As NASA announced last week that it will make a modest investment in the scientific study of unidentified flying objects, the intention was to provide the accuracy and practicality of what many criticized as security thinking, as well as the workshop. Cyclops of the agency that took place at Stanford for a period of three months in 1971. The conference was organized by John Bellingham, an astrobiologist, and Bernard Oliver, head of research at the Hewlett-Packard Corporation. The men also edited the conference report.

In the preface, Dr. Oliver wrote that if something happened to Cyclops, that year would be considered the most important year of his life.

Said Paul Horowitz, Professor Emeritus of Physics at Harvard University, who has continued to design and launch his own listening campaign called Project META, funded by the Planetary Society. Film director Steven Spielberg (“ET” and “Close Encounters of the Third Kind”) attended the official opening in 1985 at Harvard-Smithsonian Agency Station in Harvard, Massachusetts.

“SETI was real!” Dr. Horowitz added.

But what about Dr. Oliver initially received only a “Golden Fleece” award from Senator William Proxmire, a Wisconsin Democrat, who campaigned against what he considered a government waste.

“In my opinion, this project should be delayed a few million light years,” he said.

On Columbus Day 1992, NASA actually began a limited search. A year later, Congress repealed it at the request of Sen. Richard Bryan, a Nevada Democrat. After denying federal support since then, SETI, backed by grants to a nonprofit, the SETI Institute in Mountain View, California, has slowed. Recently, with a $ 100 million donation, Russian businessman Yuri Milner created a new effort called Hacking Listen. Dr. Horowitz and others have expanded their research to include what they call “optical SETI,” where they monitor the sky to detect laser flashes from distant civilizations.

Dr. Horowitz said Cyclops was never built, which is also the case, “because by today’s standards it would have been a huge, expensive animal.” Technological advances, such as radio receivers that can listen to billions of radio frequencies simultaneously, have changed the game.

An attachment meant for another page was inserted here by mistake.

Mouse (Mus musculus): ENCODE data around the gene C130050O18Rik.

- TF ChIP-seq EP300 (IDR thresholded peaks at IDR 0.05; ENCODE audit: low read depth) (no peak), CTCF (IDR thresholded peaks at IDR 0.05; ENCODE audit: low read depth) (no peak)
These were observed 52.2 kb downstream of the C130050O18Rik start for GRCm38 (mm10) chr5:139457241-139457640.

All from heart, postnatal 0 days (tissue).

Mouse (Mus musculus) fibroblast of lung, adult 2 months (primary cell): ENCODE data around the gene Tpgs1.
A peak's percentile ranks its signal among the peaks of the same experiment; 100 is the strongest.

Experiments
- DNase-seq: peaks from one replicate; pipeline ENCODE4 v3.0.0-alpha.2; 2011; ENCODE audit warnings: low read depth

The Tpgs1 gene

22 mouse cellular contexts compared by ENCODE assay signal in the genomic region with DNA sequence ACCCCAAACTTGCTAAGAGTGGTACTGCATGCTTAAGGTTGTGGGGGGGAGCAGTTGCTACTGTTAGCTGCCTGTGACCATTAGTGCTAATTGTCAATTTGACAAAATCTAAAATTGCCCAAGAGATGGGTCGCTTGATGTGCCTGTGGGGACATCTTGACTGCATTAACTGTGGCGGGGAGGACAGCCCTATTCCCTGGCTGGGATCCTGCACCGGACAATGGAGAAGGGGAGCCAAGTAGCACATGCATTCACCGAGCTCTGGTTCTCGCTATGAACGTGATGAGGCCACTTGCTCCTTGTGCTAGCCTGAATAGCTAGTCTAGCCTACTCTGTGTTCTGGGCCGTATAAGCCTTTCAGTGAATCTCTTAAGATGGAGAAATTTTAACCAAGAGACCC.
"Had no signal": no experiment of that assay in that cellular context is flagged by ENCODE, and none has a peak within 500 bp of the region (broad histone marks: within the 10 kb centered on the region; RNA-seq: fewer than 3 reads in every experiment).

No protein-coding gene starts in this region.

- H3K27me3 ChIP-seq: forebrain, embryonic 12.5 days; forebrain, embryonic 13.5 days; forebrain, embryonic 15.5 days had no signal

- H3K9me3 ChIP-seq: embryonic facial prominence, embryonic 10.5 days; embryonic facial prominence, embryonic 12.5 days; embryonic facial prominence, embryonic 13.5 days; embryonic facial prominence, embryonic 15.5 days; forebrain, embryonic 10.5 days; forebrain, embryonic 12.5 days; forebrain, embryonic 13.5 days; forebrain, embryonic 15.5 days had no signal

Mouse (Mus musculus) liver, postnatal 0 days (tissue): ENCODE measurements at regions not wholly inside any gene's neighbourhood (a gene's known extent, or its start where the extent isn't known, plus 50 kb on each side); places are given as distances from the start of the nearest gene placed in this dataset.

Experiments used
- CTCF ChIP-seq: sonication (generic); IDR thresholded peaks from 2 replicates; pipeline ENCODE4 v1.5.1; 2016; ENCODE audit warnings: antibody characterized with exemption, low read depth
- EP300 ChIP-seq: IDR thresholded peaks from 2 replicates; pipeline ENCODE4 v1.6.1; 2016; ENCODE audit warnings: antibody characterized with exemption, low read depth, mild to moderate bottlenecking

China’s new large fast telescope, also known as the “Sky Eye”, was built in part with SETI in mind. Its antenna occupies a crater in Guizhou, southwest China. The size of the antenna is smaller than that of the famous Arecibo radio telescope in Puerto Rico, which collapsed shamefully in December 2020.

Now FAST and its observers have gone through their own false alarm tests. SETI astronomers say there will be more.

Those who persevere pray that the great silence, as they say, will not discourage them from there. They say they have always looked for the long term.

“The Great Silence is not expected,” Horowitz said, mostly because only a fraction of the Milky Way’s 200 million stars have been studied. No one ever said that detecting this rain of space radio signals would be easy.

“It may not happen in my life, but it will happen,” Wertimer said.

“All the signals discovered by SETI researchers so far are made by our own civilization, not another civilization,” Wertheimer said in a series of emails and telephone conversations. He said Earthlings might have to build a telescope on the moon to escape the growing radioactive contamination on Earth and the interference of constellations from orbiting satellites.

He said the current time could be a single window to track Earth’s SETI.

“A hundred years ago,” he said, “the sky was clear, but we didn’t know what to do.” “In a hundred years, there will be no more sky.”


Annaliese Franke